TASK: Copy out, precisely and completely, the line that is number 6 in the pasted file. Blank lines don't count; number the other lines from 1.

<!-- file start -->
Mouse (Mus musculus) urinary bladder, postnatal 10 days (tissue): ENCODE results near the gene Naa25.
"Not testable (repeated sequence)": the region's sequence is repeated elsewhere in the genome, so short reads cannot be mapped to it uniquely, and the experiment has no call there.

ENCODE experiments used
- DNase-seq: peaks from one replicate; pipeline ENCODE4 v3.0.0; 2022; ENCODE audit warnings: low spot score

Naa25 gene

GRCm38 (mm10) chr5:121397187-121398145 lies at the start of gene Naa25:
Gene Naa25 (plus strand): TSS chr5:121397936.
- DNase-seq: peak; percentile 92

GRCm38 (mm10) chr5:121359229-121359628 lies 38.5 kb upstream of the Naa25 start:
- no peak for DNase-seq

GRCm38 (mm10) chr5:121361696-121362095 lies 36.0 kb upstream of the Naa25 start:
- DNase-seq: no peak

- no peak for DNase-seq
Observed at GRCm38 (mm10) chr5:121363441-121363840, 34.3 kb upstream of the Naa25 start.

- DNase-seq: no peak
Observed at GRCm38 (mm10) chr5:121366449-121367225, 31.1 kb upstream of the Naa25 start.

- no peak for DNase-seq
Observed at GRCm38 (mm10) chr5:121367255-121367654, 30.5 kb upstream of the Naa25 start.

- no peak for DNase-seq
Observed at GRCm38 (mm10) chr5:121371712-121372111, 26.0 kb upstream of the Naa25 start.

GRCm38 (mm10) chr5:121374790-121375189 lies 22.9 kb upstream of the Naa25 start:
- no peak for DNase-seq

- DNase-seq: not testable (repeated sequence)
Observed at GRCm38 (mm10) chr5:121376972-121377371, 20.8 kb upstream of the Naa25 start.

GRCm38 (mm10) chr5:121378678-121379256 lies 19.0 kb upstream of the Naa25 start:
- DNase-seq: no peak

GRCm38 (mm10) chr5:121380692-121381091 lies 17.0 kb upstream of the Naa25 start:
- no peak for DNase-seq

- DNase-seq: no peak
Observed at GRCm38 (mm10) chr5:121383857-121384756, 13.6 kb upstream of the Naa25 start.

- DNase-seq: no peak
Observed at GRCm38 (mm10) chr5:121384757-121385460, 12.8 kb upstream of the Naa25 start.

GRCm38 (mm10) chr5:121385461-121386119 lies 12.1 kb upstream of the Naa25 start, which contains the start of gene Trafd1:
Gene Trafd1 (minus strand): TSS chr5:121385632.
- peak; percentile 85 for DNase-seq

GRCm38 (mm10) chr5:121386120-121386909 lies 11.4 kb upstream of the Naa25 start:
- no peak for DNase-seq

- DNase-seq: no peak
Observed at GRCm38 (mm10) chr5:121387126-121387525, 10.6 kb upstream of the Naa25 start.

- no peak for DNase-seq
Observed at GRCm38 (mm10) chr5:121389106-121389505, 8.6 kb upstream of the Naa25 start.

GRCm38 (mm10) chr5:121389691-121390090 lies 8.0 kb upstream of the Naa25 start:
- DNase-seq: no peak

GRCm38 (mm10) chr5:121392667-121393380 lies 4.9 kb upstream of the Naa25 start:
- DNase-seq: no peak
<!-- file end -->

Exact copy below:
GRCm38 (mm10) chr5:121397187-121398145 lies at the start of gene Naa25: